Professors say US has fallen behind on offshore wind power
University of Delaware faculty from the College of Earth, Ocean, and Environment (CEOE), the College of Engineering and the Alfred Lerner School of Business and Economics say that the U.S. has fallen behind in offshore wind power.
The UD professors, who are all affiliated with UD's Center for Carbon Free Power Integration (CCPI), reported their findings in an invited paper that appeared this week in the prestigious journal Proceedings of the National Academy of Sciences.
Titled "The Time Has Come for Offshore Wind Power in the U.S.," the paper asserts that while offshore wind turbines have been successfully deployed in Europe since 1991, the U.S. is further from commercial-scale offshore wind deployment today than it was in 2005.
"As we celebrate the 10-year anniversary of the U.S. Energy Policy Act of 2005, it is disheartening to see that while land-based wind and solar have reached new heights, U.S. offshore wind has remained a missed opportunity," says the paper's lead author, Jeremy Firestone, who is a professor in CEOE's School of Marine Science and Policy and directs CCPI.
Collectively, Firestone and his UD colleagues have decades of experience in offshore wind power research, teaching and policy advice.
Firestone contends that regulatory, tax and finance policy and planning changes, as well as a refocused research effort, are required to advance U.S. offshore wind development.
Offshore wind development, he says, is currently predicated on a model originally developed for offshore oil. But while offshore oil can be sold to refineries throughout the U.S. and its price is influenced by global markets, electricity from renewable energy such as offshore wind is tied to local markets and is part of a regional grid system.
"Electricity markets are different than oil and gas, it's like trying to put a square peg in a round hole," says Firestone.
Tax policy and financial incentives, including long-term tax credits for implementation, he continues, are important with projects like offshore wind, which are very capital intensive, as are loan guarantees.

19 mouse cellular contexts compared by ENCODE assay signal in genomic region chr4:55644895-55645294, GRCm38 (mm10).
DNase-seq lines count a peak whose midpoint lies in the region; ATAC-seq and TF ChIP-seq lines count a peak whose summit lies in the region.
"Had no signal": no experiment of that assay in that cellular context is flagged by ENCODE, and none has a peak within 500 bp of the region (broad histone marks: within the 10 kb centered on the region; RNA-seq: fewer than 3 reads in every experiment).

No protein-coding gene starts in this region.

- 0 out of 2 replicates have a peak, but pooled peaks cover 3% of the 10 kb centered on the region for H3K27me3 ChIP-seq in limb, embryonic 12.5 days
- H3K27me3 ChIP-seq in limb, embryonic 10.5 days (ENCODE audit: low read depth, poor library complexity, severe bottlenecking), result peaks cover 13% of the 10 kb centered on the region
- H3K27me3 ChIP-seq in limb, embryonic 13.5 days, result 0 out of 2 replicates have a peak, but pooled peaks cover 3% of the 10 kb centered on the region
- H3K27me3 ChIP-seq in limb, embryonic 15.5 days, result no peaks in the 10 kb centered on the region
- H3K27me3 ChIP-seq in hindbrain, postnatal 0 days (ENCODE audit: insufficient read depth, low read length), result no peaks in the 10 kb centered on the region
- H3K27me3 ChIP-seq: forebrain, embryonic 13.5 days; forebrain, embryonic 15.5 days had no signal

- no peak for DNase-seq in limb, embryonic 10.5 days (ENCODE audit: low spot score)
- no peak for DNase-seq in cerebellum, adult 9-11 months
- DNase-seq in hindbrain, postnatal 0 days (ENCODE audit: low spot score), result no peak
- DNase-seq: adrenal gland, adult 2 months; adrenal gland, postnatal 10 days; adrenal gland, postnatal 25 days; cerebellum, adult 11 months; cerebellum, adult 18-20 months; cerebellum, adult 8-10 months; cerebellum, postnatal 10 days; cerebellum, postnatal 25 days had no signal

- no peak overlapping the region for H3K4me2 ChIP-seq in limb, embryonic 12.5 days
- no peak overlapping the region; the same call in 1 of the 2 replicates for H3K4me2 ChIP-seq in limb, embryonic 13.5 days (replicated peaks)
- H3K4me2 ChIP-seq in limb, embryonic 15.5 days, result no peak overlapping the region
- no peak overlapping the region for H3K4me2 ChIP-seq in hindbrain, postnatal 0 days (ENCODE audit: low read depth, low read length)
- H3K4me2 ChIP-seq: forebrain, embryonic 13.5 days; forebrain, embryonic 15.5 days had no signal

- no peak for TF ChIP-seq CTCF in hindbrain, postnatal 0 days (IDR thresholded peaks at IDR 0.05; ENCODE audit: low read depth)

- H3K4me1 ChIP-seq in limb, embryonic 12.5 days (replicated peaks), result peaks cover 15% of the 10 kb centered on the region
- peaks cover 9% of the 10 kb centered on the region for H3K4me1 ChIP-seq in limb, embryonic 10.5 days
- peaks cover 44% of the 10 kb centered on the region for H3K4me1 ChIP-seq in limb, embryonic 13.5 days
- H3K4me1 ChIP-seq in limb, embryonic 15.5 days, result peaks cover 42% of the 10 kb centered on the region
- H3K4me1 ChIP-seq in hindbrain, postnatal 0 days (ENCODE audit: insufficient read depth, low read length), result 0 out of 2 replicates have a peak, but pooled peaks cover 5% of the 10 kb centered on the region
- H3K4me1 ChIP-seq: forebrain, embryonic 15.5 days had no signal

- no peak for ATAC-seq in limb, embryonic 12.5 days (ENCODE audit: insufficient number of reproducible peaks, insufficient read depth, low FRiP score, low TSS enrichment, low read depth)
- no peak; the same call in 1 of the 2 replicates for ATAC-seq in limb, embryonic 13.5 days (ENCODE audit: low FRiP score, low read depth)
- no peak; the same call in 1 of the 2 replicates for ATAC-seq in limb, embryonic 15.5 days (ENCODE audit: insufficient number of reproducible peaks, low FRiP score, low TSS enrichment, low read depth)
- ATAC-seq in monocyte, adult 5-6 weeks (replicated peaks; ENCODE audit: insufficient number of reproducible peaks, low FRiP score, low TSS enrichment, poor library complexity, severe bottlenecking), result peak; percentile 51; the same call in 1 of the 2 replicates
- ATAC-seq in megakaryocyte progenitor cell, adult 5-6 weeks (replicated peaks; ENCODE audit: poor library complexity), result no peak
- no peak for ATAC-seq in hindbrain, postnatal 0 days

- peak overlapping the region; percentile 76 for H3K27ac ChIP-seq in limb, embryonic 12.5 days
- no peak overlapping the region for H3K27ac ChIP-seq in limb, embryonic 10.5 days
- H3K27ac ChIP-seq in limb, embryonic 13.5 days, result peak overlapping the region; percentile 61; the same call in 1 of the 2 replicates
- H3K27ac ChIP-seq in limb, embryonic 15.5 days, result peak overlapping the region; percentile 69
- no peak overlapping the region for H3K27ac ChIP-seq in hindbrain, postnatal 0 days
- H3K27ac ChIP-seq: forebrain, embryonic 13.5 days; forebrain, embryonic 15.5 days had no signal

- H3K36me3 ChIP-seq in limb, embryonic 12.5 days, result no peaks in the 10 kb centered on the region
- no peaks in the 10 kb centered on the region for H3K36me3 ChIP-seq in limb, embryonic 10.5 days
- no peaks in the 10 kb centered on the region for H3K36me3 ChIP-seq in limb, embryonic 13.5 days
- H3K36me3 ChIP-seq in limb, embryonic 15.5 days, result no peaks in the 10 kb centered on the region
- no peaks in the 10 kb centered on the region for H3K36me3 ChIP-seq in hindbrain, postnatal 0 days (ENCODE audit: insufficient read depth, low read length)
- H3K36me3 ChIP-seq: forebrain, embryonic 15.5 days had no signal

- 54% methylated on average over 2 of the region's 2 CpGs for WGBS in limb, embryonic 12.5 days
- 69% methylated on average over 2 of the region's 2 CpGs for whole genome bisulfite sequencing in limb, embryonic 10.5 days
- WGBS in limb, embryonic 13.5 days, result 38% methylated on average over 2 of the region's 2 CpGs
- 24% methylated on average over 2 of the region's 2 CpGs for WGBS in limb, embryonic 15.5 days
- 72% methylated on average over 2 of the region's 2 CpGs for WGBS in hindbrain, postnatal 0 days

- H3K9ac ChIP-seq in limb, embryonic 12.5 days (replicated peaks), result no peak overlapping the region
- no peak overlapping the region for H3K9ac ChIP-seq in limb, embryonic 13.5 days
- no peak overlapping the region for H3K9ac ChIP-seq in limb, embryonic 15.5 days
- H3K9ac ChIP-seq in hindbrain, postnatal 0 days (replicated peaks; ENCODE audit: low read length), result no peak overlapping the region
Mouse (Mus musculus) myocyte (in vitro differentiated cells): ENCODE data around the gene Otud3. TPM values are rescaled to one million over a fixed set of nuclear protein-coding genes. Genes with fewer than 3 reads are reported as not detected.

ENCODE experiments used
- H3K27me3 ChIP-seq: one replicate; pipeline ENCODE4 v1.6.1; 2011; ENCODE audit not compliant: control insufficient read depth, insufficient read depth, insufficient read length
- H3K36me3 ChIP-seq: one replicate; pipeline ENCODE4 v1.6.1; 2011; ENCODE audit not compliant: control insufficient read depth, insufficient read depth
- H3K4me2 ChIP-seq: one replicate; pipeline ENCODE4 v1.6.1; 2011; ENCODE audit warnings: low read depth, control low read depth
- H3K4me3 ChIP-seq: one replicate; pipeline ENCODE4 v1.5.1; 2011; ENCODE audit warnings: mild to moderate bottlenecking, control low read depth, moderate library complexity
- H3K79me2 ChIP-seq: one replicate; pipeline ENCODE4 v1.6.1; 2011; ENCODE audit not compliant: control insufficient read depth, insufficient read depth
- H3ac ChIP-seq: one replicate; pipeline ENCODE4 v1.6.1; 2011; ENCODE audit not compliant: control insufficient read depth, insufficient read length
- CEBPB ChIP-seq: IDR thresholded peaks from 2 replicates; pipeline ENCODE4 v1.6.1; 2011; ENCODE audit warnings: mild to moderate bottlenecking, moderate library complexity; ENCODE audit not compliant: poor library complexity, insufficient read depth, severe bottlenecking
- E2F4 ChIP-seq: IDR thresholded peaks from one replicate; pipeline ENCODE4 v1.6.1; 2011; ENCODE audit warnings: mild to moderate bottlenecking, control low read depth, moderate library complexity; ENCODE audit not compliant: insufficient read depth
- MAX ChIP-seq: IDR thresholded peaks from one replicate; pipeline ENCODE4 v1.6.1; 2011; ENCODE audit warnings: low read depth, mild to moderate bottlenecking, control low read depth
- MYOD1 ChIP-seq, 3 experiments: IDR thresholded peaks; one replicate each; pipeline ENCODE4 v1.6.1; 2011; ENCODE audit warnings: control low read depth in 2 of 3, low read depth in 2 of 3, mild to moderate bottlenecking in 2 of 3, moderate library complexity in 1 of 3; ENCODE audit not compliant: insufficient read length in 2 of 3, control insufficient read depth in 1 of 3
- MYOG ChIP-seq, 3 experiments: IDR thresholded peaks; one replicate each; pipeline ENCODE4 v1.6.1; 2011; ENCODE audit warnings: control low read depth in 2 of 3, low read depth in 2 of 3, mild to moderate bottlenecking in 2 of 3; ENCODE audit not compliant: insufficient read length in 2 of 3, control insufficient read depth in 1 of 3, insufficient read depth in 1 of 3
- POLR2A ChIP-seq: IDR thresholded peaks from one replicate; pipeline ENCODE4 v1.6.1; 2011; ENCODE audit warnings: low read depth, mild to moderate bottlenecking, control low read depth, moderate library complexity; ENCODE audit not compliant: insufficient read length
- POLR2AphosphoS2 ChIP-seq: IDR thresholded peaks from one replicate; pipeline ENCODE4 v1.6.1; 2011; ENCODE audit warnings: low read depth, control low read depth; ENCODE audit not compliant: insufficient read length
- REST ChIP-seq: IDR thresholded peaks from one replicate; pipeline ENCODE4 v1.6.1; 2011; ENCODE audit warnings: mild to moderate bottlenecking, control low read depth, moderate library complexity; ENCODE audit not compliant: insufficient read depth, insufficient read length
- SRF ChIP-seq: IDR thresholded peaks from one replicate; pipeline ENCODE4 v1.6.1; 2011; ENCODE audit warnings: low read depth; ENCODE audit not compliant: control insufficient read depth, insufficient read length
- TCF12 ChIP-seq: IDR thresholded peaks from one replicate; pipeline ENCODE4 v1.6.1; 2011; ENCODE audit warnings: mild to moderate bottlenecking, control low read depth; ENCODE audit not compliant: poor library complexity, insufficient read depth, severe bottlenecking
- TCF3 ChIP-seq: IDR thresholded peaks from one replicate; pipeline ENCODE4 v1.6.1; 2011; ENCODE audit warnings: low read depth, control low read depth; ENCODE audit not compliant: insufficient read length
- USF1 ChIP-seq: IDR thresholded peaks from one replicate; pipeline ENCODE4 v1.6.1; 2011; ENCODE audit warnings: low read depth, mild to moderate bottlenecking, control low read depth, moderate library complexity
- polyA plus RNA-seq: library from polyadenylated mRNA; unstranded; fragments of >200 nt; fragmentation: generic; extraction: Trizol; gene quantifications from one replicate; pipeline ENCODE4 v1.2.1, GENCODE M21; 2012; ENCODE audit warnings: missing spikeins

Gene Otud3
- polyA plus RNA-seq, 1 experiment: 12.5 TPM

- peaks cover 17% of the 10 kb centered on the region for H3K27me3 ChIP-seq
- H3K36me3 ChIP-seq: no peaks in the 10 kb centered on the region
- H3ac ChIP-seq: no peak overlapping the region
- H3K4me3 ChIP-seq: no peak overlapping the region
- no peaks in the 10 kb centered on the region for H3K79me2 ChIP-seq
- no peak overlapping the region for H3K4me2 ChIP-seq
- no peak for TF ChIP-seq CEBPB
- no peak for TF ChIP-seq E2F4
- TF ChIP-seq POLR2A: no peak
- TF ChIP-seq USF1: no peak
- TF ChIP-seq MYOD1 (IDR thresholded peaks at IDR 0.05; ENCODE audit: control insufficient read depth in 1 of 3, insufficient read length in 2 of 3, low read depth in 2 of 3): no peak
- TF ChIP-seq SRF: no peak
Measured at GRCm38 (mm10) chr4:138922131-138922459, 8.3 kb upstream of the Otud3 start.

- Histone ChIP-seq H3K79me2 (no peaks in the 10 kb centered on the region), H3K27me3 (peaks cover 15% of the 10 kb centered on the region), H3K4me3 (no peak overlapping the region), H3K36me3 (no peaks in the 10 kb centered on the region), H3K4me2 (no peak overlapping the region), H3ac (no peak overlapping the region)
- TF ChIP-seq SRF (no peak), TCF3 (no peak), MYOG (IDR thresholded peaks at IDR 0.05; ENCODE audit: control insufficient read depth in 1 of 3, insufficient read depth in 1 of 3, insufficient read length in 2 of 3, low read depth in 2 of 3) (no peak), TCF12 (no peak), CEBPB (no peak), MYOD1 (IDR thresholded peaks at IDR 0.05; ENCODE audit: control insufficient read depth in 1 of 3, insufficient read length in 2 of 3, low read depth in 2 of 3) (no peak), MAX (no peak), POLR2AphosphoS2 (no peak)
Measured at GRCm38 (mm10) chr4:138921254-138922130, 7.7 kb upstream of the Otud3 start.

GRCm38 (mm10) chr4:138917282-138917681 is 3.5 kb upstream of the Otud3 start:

Offshore wind power has tremendous potential to help the U.S. reduce its dependence on fossil fuels. By displacing coal and natural gas, offshore wind will reduce health costs and contribute to improved air quality and reduced climatic impacts.
Other motivations for offshore wind development include creating local manufacturing and other jobs, reducing common air pollutants, providing energy security and price stability, and improving U.S. economic competitiveness.
To help overcome current barriers to offshore wind implementation, the UD professors also advocate that research focus on impediments specific to the U.S.
"Given that research dollars are limited, it is important to target those funds to areas that will result the greatest value-added to the United States," Firestone says.
For example, the United States experiences more extreme wind and wave loading due to hurricanes and northeasters, as well as icing in the Great Lakes areas, creating U.S. specific research opportunities.
Similarly, research aimed at better understanding the wind regime specific to the Atlantic Ocean's Mid-Atlantic Bight—how windy it is and where—will provide important information about how much power can be generated in different segments of the ocean, which in turn affects prices that people would have to pay.
Social and cultural concerns of coastal residents also can impede offshore wind power development progress.
"Individuals often have deep and meaningful experiences with the ocean and long-standing ties to coastal communities, and as a result, may be resistant to changes to the coastal landscape. Attention also should be devoted to research that seeks to understand these social and cultural barriers to change," Firestone notes.